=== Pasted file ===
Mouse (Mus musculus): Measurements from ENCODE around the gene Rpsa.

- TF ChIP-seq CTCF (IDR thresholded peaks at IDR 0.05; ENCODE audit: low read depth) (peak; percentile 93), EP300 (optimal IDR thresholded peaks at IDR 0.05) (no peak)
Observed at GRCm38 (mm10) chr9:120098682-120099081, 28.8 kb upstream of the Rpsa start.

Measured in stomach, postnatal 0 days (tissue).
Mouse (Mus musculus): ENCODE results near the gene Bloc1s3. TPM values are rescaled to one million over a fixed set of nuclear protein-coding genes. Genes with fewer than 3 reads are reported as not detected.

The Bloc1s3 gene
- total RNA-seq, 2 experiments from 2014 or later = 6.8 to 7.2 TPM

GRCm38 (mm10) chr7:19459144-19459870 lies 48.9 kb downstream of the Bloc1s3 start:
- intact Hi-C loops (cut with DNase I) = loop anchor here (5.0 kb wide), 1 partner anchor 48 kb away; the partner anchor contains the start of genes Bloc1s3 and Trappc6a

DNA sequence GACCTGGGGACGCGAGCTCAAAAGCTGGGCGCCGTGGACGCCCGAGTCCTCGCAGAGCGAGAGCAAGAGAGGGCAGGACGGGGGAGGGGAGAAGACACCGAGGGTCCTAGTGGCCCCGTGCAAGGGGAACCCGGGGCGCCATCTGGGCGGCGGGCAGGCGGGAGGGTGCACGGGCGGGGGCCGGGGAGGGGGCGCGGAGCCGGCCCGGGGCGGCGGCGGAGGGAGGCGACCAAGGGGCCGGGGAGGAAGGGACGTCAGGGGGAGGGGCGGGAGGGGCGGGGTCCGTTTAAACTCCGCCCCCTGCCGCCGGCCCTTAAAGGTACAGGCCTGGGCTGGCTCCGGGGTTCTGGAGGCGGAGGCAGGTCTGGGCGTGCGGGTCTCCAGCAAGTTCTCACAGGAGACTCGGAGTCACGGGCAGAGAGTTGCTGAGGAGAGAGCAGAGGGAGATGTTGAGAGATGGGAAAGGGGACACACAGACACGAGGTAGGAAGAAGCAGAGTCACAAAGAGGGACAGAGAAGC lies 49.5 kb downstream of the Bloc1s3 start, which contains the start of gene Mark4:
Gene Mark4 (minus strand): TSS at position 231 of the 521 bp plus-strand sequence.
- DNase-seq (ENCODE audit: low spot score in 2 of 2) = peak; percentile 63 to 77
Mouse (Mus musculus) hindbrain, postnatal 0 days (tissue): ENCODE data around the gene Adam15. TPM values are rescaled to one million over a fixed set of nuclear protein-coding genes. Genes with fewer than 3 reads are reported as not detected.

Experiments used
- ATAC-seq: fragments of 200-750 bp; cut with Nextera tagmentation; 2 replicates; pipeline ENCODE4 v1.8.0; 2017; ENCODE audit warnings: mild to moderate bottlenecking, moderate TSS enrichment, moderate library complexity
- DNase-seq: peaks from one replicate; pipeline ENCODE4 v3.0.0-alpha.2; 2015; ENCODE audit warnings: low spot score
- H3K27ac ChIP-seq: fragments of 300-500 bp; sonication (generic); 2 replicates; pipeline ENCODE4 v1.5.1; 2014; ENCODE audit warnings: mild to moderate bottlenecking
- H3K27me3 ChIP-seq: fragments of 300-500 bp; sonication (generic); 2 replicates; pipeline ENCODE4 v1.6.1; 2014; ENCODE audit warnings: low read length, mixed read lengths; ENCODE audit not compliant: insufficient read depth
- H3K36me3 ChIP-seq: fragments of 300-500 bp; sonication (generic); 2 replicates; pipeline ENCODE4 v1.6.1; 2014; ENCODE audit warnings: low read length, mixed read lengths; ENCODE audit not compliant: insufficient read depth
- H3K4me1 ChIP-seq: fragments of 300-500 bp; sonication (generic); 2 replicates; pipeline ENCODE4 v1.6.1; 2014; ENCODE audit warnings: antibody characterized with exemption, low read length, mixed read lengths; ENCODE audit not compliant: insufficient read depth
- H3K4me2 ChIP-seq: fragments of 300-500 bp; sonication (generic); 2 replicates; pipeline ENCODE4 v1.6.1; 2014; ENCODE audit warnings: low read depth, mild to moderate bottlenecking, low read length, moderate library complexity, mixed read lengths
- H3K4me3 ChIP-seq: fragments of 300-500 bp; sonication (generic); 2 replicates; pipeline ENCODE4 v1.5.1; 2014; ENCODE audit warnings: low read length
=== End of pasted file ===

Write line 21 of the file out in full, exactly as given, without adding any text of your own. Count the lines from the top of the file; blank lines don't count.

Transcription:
- H3K4me2 ChIP-seq: fragments of 300-500 bp; sonication (generic); 2 replicates; pipeline ENCODE4 v1.6.1; 2014; ENCODE audit warnings: low read depth, mild to moderate bottlenecking, low read length, moderate library complexity, mixed read lengths